The neuroscience of prejudice and stereotyping

Research output: Contribution to journalArticle

Abstract

Despite global increases in diversity, social prejudices continue to fuel intergroup conflict, disparities and discrimination. Moreover, as norms have become more egalitarian, prejudices seem to have 'gone underground', operating covertly and often unconsciously, such that they are difficult to detect and control. Neuroscientists have recently begun to probe the neural basis of prejudice and stereotyping in an effort to identify the processes through which these biases form, influence behaviour and are regulated. This research aims to elucidate basic mechanisms of the social brain while advancing our understanding of intergroup bias in social behaviour.

Original languageEnglish (US)
Pages (from-to)670-682
Number of pages13
JournalNature Reviews Neuroscience
Volume15
Issue number10
DOIs
StatePublished - Oct 11 2014

Fingerprint

Stereotyping
Neurosciences
Social Behavior
Brain
Research

ASJC Scopus subject areas

  • Neuroscience(all)
  • Medicine(all)

Cite this

The neuroscience of prejudice and stereotyping. / Amodio, David M.

In: Nature Reviews Neuroscience, Vol. 15, No. 10, 11.10.2014, p. 670-682.

Research output: Contribution to journalArticle

@article{70b8d0fefcc749d4b117915b755f588a,
title = "The neuroscience of prejudice and stereotyping",
abstract = "Despite global increases in diversity, social prejudices continue to fuel intergroup conflict, disparities and discrimination. Moreover, as norms have become more egalitarian, prejudices seem to have 'gone underground', operating covertly and often unconsciously, such that they are difficult to detect and control. Neuroscientists have recently begun to probe the neural basis of prejudice and stereotyping in an effort to identify the processes through which these biases form, influence behaviour and are regulated. This research aims to elucidate basic mechanisms of the social brain while advancing our understanding of intergroup bias in social behaviour.",
author = "Amodio, {David M.}",
year = "2014",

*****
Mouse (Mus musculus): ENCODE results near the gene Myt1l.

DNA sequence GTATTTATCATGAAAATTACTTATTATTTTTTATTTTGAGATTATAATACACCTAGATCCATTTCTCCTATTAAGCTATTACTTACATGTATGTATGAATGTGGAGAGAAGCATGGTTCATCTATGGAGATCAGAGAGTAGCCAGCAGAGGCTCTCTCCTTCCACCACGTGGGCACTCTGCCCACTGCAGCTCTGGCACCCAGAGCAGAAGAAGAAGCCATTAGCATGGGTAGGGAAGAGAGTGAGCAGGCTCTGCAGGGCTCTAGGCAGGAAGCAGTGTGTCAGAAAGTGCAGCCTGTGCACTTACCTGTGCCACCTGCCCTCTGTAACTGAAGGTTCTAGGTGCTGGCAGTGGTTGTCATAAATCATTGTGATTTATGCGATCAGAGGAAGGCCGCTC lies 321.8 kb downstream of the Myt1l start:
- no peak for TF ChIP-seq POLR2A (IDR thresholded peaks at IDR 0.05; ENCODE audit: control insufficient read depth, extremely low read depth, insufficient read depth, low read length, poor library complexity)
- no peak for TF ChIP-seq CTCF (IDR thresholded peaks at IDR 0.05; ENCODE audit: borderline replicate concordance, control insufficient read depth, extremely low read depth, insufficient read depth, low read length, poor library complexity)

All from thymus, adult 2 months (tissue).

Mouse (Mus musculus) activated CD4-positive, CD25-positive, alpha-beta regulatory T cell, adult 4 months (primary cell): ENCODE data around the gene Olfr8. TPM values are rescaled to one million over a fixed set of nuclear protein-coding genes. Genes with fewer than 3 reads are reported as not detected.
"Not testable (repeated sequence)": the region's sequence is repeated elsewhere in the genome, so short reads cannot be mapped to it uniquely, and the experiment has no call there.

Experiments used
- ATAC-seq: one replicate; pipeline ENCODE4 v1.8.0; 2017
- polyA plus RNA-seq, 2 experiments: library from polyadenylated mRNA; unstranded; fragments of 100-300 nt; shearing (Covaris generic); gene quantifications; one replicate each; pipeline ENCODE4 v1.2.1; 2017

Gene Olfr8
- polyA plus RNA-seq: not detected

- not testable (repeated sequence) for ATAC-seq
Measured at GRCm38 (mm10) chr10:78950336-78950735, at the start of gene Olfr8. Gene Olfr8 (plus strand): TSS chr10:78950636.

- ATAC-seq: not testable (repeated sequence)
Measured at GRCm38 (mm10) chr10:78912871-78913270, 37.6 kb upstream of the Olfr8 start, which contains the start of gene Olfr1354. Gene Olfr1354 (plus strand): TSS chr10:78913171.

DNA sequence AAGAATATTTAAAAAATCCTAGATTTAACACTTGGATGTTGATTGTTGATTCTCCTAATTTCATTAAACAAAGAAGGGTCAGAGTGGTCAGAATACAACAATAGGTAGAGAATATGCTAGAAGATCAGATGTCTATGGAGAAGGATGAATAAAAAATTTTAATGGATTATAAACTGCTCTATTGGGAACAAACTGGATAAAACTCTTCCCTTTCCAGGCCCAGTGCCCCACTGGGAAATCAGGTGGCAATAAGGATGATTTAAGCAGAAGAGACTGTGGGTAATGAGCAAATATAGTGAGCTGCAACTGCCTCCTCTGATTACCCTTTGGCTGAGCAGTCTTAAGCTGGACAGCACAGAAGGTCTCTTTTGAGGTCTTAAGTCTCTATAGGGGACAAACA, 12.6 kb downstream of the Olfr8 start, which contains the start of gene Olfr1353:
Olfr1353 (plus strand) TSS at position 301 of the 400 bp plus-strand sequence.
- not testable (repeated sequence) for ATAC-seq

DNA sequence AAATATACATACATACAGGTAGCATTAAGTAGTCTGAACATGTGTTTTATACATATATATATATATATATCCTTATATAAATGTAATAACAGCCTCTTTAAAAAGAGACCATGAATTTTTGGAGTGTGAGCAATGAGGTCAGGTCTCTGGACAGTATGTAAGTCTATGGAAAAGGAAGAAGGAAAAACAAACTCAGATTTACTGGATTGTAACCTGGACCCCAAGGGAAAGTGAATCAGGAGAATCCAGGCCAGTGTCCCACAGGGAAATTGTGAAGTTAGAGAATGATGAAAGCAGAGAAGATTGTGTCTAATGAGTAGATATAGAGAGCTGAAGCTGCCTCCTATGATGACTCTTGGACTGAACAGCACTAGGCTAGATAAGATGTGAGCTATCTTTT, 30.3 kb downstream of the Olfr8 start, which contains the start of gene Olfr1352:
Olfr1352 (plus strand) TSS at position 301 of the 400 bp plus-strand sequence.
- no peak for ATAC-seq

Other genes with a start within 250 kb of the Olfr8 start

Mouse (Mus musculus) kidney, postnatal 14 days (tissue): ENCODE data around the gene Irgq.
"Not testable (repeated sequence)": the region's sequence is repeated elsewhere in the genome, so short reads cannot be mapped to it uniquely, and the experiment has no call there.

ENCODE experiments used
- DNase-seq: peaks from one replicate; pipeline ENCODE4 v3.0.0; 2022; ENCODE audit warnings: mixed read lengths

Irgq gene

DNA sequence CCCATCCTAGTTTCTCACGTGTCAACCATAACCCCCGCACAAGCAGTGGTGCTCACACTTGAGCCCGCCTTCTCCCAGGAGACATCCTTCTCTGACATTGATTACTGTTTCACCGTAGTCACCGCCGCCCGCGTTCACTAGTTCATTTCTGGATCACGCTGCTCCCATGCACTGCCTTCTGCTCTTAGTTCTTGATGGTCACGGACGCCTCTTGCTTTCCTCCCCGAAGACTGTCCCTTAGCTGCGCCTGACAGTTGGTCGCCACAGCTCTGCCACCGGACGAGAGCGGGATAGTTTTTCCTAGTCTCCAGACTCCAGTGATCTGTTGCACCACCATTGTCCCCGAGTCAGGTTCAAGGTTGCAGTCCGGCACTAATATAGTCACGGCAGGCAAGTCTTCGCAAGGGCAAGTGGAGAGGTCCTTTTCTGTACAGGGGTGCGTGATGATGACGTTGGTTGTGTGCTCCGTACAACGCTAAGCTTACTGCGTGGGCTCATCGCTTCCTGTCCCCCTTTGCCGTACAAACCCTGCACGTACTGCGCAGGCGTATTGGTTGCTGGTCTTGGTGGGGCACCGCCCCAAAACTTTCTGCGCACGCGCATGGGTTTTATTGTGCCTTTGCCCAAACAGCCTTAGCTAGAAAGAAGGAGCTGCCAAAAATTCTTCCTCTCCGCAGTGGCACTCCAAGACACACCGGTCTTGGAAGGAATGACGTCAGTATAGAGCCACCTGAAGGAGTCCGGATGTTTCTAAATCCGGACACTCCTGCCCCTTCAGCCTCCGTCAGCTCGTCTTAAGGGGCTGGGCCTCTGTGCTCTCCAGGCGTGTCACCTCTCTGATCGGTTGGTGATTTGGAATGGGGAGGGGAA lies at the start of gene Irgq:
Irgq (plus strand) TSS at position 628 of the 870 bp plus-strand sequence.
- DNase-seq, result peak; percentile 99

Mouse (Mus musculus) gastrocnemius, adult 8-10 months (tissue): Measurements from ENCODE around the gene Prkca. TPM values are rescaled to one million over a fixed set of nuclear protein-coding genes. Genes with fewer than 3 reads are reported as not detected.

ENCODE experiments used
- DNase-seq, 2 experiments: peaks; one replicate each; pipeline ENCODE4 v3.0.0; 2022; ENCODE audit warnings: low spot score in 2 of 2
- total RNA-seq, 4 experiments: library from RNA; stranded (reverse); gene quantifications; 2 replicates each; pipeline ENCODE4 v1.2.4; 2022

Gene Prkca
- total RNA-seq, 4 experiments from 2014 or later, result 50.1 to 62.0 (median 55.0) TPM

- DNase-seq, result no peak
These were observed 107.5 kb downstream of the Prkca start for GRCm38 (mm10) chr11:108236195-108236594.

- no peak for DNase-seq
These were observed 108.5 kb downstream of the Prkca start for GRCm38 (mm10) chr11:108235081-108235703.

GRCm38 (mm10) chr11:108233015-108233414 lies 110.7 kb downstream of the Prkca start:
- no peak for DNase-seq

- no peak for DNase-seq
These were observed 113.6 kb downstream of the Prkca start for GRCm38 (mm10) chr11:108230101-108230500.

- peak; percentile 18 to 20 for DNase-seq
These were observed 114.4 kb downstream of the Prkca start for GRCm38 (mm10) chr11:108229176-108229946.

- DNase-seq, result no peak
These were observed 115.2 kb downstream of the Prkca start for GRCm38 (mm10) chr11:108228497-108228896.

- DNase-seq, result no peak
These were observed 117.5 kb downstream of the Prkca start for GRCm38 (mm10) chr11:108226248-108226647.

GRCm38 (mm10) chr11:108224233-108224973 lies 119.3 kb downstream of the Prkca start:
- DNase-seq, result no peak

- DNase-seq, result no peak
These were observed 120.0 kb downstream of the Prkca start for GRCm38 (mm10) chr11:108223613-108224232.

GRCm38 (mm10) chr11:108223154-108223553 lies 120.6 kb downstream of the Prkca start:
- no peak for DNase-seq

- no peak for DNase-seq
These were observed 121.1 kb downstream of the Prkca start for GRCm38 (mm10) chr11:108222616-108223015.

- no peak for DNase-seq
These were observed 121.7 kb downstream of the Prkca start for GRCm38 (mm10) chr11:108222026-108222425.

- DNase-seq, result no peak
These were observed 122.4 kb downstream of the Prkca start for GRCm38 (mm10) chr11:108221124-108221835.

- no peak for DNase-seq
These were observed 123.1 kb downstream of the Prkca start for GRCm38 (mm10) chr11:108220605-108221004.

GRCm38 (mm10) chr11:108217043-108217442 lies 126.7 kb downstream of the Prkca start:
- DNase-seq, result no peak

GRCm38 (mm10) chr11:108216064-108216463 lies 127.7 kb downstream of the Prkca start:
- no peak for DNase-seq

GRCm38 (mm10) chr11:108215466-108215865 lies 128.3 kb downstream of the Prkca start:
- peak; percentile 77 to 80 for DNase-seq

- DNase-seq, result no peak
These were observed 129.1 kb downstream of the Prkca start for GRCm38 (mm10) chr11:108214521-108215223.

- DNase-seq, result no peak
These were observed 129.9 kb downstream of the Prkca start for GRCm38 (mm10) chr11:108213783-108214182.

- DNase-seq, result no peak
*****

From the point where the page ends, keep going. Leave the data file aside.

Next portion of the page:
month = "10",
day = "11",
doi = "10.1038/nrn3800",
language = "English (US)",
volume = "15",
pages = "670--682",
journal = "Nature Reviews Neuroscience",
issn = "1471-003X",
publisher = "Nature Publishing Group",
number = "10",

}

TY - JOUR

T1 - The neuroscience of prejudice and stereotyping

AU - Amodio, David M.

PY - 2014/10/11

Y1 - 2014/10/11

N2 - Despite global increases in diversity, social prejudices continue to fuel intergroup conflict, disparities and discrimination. Moreover, as norms have become more egalitarian, prejudices seem to have 'gone underground', operating covertly and often unconsciously, such that they are difficult to detect and control. Neuroscientists have recently begun to probe the neural basis of prejudice and stereotyping in an effort to identify the processes through which these biases form, influence behaviour and are regulated. This research aims to elucidate basic mechanisms of the social brain while advancing our understanding of intergroup bias in social behaviour.

AB - Despite global increases in diversity, social prejudices continue to fuel intergroup conflict, disparities and discrimination. Moreover, as norms have become more egalitarian, prejudices seem to have 'gone underground', operating covertly and often unconsciously, such that they are difficult to detect and control. Neuroscientists have recently begun to probe the neural basis of prejudice and stereotyping in an effort to identify the processes through which these biases form, influence behaviour and are regulated. This research aims to elucidate basic mechanisms of the social brain while advancing our understanding of intergroup bias in social behaviour.

UR - http://www.scopus.com/inward/record.url?scp=84908620049&partnerID=8YFLogxK

UR - http://www.scopus.com/inward/citedby.url?scp=84908620049&partnerID=8YFLogxK

U2 - 10.1038/nrn3800

DO - 10.1038/nrn3800

M3 - Article

VL - 15

SP - 670

EP - 682

JO - Nature Reviews Neuroscience

JF - Nature Reviews Neuroscience

SN - 1471-003X

IS - 10

ER -